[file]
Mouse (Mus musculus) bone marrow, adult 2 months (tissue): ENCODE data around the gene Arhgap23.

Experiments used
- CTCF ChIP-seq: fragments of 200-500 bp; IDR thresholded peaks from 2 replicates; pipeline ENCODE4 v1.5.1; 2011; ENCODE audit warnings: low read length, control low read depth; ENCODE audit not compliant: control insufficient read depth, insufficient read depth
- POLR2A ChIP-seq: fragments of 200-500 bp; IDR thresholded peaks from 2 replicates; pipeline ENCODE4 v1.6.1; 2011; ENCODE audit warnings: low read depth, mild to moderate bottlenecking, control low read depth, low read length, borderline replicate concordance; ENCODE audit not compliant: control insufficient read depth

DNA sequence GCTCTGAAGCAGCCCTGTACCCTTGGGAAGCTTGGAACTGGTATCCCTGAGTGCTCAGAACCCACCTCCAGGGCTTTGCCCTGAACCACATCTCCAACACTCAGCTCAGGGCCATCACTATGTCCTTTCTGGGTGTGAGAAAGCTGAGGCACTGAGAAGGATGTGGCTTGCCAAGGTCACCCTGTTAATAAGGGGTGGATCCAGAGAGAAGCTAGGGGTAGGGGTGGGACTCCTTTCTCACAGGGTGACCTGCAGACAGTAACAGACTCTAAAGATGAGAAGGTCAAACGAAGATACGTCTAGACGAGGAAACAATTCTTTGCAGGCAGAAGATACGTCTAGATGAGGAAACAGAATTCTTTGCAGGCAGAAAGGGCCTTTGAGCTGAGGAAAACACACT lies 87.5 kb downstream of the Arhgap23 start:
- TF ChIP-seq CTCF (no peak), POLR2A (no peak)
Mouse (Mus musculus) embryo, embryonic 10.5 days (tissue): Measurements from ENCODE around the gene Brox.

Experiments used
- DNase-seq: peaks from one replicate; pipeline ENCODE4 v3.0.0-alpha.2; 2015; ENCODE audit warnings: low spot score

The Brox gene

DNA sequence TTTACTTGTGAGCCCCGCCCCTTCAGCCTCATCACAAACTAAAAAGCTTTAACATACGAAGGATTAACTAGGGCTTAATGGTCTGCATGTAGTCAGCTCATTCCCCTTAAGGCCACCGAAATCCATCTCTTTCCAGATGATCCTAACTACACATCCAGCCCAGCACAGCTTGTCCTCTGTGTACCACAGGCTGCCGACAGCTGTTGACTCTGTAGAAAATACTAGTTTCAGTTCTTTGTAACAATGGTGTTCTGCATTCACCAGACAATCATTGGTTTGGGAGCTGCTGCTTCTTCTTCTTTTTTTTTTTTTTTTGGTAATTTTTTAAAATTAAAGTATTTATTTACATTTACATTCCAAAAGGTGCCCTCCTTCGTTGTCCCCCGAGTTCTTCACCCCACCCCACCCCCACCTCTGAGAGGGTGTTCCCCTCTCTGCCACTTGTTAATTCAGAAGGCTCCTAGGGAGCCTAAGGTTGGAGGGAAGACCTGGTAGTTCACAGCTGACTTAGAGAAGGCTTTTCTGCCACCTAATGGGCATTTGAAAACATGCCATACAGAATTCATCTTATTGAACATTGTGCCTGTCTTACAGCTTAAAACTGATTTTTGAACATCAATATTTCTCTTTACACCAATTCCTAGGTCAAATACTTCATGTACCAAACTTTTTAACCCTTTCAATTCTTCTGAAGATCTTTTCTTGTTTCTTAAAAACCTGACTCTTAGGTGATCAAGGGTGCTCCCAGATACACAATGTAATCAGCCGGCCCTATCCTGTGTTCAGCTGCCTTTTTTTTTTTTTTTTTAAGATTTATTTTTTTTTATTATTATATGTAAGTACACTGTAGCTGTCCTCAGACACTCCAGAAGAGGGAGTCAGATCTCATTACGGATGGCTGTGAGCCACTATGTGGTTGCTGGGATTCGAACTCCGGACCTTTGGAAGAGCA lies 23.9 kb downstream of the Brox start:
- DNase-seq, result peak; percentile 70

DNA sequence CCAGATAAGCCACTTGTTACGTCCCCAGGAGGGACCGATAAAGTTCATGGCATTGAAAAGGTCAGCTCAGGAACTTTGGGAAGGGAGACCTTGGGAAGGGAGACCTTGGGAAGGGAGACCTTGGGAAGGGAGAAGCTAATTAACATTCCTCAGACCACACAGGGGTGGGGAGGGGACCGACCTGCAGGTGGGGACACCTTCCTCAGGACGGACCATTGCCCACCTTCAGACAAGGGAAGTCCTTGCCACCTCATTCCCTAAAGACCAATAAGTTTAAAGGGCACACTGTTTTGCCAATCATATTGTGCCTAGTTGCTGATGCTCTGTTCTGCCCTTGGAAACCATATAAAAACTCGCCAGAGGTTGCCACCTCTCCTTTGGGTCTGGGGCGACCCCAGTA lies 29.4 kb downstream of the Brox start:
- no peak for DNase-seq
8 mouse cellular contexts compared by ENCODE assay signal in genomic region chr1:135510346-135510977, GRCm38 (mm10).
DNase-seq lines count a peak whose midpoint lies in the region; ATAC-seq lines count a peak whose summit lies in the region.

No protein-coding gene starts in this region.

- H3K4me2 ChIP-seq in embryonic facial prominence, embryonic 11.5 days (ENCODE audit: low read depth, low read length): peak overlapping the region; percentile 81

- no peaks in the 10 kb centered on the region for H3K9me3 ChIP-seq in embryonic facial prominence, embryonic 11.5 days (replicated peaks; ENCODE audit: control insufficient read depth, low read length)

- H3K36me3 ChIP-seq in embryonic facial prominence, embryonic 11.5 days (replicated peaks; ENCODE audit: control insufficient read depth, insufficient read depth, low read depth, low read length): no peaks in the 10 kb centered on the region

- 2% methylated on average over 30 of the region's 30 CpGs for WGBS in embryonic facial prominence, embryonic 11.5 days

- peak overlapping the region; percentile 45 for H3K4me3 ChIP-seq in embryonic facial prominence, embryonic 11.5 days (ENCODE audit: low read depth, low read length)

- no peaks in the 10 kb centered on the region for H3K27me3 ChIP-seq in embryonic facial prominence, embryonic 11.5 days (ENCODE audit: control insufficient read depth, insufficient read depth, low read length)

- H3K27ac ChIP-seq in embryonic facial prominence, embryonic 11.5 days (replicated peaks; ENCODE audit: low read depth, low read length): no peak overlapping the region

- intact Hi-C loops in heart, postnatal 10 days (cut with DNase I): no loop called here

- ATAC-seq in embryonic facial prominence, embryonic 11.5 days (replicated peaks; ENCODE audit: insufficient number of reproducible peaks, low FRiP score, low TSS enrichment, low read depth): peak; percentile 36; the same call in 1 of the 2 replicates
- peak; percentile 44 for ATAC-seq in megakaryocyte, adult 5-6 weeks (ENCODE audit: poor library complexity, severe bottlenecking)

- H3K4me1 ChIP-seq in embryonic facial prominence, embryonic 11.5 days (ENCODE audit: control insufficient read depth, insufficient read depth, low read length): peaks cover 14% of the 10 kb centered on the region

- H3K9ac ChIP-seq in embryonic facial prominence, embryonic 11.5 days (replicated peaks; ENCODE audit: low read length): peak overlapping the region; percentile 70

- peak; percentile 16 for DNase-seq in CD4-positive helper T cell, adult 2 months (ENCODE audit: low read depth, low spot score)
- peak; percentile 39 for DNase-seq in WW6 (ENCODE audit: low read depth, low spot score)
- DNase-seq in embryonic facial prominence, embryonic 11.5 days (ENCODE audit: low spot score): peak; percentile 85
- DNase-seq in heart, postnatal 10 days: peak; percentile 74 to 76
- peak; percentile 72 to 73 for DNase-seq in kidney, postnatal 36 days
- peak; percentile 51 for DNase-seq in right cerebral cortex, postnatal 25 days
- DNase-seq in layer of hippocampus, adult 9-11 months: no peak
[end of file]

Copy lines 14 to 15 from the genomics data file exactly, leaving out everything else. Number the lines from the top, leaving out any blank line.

- no peak for DNase-seq
8 mouse cellular contexts compared by ENCODE assay signal in genomic region chr1:135510346-135510977, GRCm38 (mm10).